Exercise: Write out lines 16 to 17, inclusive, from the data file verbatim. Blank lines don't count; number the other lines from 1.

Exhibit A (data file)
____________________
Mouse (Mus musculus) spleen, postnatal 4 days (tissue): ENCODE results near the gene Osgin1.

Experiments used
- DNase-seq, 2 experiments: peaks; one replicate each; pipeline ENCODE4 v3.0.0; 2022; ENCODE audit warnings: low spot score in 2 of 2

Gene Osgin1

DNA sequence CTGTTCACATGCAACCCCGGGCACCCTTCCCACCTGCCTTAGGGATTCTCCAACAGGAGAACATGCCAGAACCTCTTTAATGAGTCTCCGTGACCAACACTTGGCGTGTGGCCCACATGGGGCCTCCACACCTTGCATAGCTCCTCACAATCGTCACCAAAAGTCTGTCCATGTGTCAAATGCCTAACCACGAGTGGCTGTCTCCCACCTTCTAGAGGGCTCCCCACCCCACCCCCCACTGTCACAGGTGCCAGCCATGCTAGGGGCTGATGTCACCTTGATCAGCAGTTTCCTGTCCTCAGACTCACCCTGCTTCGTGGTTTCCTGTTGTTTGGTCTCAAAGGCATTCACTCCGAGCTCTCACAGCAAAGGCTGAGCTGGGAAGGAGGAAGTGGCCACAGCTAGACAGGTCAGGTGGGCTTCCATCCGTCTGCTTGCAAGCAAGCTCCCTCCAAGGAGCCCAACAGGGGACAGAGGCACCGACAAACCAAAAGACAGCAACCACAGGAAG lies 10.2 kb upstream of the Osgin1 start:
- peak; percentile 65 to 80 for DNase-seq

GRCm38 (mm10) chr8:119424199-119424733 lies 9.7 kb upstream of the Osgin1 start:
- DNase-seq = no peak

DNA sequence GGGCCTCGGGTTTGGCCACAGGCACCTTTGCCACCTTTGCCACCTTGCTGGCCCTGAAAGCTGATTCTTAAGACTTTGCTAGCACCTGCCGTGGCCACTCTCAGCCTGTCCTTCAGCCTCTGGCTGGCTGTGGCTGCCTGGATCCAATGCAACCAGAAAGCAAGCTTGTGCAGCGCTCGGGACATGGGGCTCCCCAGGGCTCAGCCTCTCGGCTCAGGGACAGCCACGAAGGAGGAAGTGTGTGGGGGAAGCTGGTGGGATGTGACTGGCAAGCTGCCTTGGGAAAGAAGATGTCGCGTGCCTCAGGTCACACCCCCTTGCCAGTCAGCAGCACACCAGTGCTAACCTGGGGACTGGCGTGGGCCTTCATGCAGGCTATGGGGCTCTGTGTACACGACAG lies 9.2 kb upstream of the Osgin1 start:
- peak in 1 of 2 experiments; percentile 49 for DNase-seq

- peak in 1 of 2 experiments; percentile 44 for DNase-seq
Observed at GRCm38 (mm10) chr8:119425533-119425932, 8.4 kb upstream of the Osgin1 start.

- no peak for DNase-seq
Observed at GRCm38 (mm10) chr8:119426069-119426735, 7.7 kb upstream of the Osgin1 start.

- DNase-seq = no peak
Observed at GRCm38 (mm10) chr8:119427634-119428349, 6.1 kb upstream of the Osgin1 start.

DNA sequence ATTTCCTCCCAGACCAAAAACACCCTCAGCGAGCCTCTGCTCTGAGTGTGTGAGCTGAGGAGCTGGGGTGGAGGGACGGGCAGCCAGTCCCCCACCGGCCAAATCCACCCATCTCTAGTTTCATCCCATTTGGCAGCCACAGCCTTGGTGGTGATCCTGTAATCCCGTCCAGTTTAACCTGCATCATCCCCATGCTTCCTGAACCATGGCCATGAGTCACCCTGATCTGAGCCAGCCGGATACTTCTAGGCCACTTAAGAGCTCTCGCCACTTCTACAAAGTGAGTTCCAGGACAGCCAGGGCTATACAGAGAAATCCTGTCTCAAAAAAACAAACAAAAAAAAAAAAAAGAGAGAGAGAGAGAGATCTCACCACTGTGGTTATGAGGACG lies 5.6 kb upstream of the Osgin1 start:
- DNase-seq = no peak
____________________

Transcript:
Observed at GRCm38 (mm10) chr8:119427634-119428349, 6.1 kb upstream of the Osgin1 start.

DNA sequence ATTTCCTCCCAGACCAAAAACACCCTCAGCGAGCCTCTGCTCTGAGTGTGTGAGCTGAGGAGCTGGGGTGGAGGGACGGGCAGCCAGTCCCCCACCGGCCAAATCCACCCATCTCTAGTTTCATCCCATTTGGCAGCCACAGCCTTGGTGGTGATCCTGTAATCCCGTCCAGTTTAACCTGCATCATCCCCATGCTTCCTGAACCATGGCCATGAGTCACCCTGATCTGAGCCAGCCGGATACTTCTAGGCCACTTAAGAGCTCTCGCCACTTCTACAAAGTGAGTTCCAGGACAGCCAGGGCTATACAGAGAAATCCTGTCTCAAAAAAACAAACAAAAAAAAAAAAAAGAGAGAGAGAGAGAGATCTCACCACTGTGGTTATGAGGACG lies 5.6 kb upstream of the Osgin1 start: